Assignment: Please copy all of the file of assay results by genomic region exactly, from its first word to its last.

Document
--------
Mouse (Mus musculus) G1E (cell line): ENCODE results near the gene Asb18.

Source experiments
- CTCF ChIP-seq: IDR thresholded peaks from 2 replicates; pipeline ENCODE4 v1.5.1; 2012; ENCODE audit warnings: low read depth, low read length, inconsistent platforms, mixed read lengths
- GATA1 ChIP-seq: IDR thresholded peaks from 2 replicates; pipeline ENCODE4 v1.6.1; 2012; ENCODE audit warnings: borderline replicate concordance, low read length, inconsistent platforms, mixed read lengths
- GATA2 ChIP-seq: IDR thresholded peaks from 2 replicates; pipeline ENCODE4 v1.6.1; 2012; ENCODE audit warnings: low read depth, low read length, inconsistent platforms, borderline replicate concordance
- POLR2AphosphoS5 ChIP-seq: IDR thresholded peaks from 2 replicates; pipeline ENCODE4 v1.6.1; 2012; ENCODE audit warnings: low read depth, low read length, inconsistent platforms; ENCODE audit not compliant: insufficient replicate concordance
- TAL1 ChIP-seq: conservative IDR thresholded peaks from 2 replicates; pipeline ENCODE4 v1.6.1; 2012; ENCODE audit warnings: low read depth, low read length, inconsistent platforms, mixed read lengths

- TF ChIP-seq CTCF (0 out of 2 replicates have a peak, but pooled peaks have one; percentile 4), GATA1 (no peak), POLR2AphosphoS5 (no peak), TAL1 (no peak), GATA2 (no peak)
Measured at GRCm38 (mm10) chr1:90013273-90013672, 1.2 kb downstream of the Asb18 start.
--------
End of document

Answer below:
Mouse (Mus musculus) G1E (cell line): ENCODE results near the gene Asb18.

Source experiments
- CTCF ChIP-seq: IDR thresholded peaks from 2 replicates; pipeline ENCODE4 v1.5.1; 2012; ENCODE audit warnings: low read depth, low read length, inconsistent platforms, mixed read lengths
- GATA1 ChIP-seq: IDR thresholded peaks from 2 replicates; pipeline ENCODE4 v1.6.1; 2012; ENCODE audit warnings: borderline replicate concordance, low read length, inconsistent platforms, mixed read lengths
- GATA2 ChIP-seq: IDR thresholded peaks from 2 replicates; pipeline ENCODE4 v1.6.1; 2012; ENCODE audit warnings: low read depth, low read length, inconsistent platforms, borderline replicate concordance
- POLR2AphosphoS5 ChIP-seq: IDR thresholded peaks from 2 replicates; pipeline ENCODE4 v1.6.1; 2012; ENCODE audit warnings: low read depth, low read length, inconsistent platforms; ENCODE audit not compliant: insufficient replicate concordance
- TAL1 ChIP-seq: conservative IDR thresholded peaks from 2 replicates; pipeline ENCODE4 v1.6.1; 2012; ENCODE audit warnings: low read depth, low read length, inconsistent platforms, mixed read lengths

- TF ChIP-seq CTCF (0 out of 2 replicates have a peak, but pooled peaks have one; percentile 4), GATA1 (no peak), POLR2AphosphoS5 (no peak), TAL1 (no peak), GATA2 (no peak)
Measured at GRCm38 (mm10) chr1:90013273-90013672, 1.2 kb downstream of the Asb18 start.